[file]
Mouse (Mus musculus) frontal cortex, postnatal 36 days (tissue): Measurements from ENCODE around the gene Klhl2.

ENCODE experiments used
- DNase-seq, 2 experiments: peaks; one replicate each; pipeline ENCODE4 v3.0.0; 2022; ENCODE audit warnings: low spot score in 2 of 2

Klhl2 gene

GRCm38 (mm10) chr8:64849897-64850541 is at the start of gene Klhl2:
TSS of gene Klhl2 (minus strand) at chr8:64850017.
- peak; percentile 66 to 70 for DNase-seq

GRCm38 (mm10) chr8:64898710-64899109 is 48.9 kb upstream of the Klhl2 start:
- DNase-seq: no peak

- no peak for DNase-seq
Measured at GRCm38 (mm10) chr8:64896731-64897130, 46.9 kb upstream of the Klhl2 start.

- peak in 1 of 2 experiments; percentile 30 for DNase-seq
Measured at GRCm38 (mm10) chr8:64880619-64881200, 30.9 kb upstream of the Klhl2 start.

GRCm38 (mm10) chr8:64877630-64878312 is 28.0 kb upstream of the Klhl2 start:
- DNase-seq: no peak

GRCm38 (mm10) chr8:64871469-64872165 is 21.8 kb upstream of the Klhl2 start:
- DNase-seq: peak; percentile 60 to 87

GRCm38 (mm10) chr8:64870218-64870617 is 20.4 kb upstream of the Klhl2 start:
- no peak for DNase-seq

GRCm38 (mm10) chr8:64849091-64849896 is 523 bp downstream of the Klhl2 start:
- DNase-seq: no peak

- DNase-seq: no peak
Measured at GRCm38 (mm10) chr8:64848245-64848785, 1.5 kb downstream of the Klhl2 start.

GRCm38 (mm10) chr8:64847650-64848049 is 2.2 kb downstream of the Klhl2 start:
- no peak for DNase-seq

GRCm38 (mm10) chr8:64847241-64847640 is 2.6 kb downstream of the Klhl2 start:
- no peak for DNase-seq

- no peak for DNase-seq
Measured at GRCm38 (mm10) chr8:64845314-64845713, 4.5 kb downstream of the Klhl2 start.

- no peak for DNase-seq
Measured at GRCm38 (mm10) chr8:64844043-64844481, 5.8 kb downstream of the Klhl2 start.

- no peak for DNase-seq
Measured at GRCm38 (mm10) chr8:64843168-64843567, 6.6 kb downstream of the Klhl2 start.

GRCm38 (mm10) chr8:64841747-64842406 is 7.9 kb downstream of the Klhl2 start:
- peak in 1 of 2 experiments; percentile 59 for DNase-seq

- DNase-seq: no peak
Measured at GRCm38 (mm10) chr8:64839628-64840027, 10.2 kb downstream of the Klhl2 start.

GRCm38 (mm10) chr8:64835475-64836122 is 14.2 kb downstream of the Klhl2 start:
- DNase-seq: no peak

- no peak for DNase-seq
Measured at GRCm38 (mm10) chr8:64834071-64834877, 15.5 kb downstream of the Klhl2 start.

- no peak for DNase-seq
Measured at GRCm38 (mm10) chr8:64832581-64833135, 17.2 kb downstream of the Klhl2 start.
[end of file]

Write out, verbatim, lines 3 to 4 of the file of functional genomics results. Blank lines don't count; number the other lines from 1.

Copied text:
- DNase-seq, 2 experiments: peaks; one replicate each; pipeline ENCODE4 v3.0.0; 2022; ENCODE audit warnings: low spot score in 2 of 2

Klhl2 gene